If you want to take a bit more creative control over the curve, you can also add your own points. To do this, you must make sure that you have a Point Curve enabled. To do this, click on the icon placed on the bottom right part of the Tone Curve - I showed you the button on the image placed on the right.

To add your own points, just click anywhere on the white line (your tone curve) and you will see that a small dot will appear. From now on, you can drag that point in any direction you want to adjust your image. Directing to the left will adjust the dark tones, and directing to the right will adjust light ones. To get some experience on that and to not overcook your photo, you will need some practice, so don't be afraid to experiment. 

Playing with Tone Curve in Adobe Lightroom may end with strange effects.

As you can see we have to be very careful using Tone Curve, especially when we want to add our own points.

Lightroom Tone Curve RGB color channel

The Color Channels

When we are in the Point Curve mode, you can notice that another option is now visible, the channel. How to use it? Let start with some basics. Every pixel in your image is a combination of the red, green, and blue colors (RGB). When you have your Channel set to RGB, you are editing all your colors. But what if you want to edit only one of those three?

If you pick one of the colors from the list, you will isolate that given color with its secondary color. What are the secondary colors? For red channel, it will be cyan (so red and cyan). For green channel, you will work with magenta and green. The blue channel allows you to edit blue and yellow colors.

Ok, so we know what colors we will be working with, but how do we know which one we will edit and how it will adjust our photo? We still have Darks on the left and Lights on the right (with Midtones in the middle), but this time we will have our primary color on the top, and our secondary color on the bottom.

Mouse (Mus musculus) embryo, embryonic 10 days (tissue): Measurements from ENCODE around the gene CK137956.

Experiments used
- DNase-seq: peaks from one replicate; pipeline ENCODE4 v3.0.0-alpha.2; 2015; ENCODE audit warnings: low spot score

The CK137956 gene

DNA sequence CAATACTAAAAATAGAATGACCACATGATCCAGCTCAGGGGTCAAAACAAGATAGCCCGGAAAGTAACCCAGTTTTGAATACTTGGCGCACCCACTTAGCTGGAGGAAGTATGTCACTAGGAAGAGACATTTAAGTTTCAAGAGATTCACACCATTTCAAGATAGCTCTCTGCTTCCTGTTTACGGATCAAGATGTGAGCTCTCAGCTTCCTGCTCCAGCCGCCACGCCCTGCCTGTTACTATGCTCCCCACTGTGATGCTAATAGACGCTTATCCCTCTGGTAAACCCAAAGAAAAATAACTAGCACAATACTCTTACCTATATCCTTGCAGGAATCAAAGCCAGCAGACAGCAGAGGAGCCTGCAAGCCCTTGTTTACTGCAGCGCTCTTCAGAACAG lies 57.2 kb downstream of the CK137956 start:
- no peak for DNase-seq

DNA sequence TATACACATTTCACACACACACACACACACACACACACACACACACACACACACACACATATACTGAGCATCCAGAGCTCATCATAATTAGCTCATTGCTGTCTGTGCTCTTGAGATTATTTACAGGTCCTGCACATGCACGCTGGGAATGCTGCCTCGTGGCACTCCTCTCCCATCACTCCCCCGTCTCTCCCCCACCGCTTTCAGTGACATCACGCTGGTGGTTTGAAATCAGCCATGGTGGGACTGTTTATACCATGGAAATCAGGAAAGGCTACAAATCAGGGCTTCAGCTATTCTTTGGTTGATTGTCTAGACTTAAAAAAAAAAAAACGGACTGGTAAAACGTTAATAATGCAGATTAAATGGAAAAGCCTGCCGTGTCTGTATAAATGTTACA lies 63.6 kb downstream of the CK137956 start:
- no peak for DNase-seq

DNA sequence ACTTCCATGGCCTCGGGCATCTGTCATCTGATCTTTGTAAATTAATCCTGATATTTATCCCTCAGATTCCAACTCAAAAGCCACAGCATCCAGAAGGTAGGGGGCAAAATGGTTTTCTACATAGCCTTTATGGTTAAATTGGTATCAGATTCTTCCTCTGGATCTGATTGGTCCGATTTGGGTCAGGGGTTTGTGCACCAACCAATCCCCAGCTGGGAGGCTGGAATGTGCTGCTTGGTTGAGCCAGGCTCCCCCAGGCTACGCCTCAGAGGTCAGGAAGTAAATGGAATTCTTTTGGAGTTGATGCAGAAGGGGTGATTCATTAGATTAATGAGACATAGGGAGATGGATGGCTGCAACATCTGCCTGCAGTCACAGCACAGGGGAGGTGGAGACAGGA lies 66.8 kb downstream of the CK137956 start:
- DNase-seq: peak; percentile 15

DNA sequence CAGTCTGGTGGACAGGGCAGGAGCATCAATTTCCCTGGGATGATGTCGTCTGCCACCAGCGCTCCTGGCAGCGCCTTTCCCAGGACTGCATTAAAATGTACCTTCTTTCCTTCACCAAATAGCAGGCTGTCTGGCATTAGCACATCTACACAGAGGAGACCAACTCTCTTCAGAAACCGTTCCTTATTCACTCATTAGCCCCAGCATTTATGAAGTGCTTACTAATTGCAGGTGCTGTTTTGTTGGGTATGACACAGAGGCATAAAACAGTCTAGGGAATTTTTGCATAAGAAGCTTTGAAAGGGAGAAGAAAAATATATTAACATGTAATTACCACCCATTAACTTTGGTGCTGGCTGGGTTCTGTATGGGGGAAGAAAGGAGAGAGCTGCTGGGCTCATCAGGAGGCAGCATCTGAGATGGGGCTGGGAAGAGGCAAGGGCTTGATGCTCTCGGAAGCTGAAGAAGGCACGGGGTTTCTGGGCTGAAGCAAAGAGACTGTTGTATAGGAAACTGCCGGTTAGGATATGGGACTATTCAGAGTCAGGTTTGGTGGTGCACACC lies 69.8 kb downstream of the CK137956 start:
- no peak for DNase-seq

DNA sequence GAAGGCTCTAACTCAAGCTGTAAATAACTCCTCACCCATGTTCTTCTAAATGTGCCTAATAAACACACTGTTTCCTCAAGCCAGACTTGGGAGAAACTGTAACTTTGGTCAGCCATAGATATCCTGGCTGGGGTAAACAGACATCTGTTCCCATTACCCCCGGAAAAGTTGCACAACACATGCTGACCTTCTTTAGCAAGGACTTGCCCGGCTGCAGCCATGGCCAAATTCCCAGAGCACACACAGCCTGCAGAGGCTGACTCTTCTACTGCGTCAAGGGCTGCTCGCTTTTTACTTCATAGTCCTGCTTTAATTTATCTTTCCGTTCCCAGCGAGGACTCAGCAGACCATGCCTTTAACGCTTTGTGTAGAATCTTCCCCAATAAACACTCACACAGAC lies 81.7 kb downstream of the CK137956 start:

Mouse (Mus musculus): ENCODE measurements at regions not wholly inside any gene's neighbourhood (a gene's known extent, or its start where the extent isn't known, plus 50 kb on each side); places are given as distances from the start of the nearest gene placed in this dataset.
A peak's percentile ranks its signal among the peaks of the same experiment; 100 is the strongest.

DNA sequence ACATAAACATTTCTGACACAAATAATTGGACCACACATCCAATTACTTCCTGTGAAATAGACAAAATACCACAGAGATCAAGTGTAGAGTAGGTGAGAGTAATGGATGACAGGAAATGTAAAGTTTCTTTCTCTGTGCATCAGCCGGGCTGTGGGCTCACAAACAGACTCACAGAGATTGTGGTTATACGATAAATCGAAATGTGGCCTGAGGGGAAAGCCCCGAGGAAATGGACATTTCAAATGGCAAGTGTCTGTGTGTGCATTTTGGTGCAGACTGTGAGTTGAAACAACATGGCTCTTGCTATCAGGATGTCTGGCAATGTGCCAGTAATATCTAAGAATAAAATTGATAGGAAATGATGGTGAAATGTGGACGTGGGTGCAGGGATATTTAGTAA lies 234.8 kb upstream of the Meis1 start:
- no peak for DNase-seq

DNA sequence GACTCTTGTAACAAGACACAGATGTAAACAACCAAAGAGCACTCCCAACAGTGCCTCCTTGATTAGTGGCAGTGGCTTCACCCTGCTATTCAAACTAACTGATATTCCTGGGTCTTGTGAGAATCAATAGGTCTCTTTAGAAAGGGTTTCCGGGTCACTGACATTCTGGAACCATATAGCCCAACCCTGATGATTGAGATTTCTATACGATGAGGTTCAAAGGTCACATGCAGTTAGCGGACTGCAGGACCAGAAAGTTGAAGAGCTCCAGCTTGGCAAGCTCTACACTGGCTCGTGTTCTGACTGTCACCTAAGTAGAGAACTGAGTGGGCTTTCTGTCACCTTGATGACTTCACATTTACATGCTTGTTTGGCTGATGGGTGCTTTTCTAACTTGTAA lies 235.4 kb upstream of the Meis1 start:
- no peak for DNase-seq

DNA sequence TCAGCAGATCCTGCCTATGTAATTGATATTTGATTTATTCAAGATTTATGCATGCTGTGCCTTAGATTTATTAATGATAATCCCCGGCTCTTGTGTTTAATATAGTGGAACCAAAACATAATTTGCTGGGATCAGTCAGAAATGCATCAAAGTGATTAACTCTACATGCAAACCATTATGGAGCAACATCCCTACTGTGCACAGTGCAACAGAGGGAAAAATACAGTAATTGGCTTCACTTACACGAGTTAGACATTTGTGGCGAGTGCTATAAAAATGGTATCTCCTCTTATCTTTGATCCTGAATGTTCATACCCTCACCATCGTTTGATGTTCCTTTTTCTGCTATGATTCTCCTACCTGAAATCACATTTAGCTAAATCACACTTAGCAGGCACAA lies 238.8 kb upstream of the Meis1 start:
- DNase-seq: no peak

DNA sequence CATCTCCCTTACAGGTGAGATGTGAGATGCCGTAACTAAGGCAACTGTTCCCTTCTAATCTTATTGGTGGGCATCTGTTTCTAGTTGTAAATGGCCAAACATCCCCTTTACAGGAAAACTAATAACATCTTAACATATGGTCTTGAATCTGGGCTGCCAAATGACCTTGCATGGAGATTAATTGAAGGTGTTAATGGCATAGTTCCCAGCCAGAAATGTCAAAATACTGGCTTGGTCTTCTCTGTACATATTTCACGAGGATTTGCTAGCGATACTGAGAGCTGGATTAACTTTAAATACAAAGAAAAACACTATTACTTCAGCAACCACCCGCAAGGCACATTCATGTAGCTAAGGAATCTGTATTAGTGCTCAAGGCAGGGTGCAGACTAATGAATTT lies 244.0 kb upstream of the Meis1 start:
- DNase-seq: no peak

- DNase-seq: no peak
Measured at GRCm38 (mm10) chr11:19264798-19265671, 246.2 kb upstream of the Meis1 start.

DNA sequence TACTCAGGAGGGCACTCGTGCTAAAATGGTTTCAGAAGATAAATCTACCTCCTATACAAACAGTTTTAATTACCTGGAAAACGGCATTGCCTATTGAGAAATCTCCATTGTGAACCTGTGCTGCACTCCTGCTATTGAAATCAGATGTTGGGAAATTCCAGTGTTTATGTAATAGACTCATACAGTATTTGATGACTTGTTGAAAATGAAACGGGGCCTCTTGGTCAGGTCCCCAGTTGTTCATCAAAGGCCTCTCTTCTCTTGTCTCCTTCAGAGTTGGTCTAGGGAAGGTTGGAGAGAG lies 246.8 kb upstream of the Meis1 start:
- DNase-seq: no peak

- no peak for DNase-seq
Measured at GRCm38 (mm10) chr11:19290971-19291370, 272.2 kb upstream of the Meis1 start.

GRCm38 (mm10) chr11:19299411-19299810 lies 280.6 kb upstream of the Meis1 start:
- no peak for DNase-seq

Let's assume we have our photo and we want our darks to be very red and our lights to be very cyan. To do this, drag left part of our curve to the top and our right part to the bottom. The effect is visible below:

How to use color channels in Adobe Lightroom?

Of course, this is not the best way of how to use this color channels in our Tone Curve, but I just wanted to show you how it works. As you can see dark parts of our image are red now, and light parts are blue.

What next? Experiment!

The Tone Curve is not the easiest tool in Adobe Lightroom, so you may spend some time practicing to be able to use it freely. The best way to achieve it is to experiment and see for yourself how any of adjustments work and then pick the best ones for further usage.

I hope you enjoyed this Lightroom tutorial and you learned how to use the Tone Curve panel. If you have some questions, feel free to ask me in the comments section below.

Wojciech Kuźma

My name is Wojtek and I am very happy that you came to my photography blog. I started my adventure with photography a few years ago and all I know, I learned myself, mainly from the Internet (which proves that for those who want nothing is difficult).

If you liked this article, be sure to leave a comment and read some more!

4.83 | 6 votes
Comments: 6
  •   19th March 2018, 14:51

    Another great part of this Lightroom tutorial, I will be waiting for the next one!

  •   21th March 2018, 16:59

    These Lightroom tutorials are great, very easy to remember how to use that stuff... Now its my time to test my learned skills in the Tone Curve Panel, wish me luck!

  •   22th April 2018, 17:56

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  •   24th May 2018, 08:28

    I was just looking for such a course, because I'm starting to learn Lightroom: D This text was translated automatically. Original text is below: Właśnie szukałem takiego kursu, bo zaczynam się uczyć Lightroomu :D

  •   6th June 2018, 10:45

    Great Lightroom Course, Im happy to learn how Tone Curves works in Lightroom! Im waiting for the net parts of this tutorial.

  •   24th January 2020, 12:20

    This text was translated automatically. Original text is below: Właśnie tego szukałam! Dzięki :)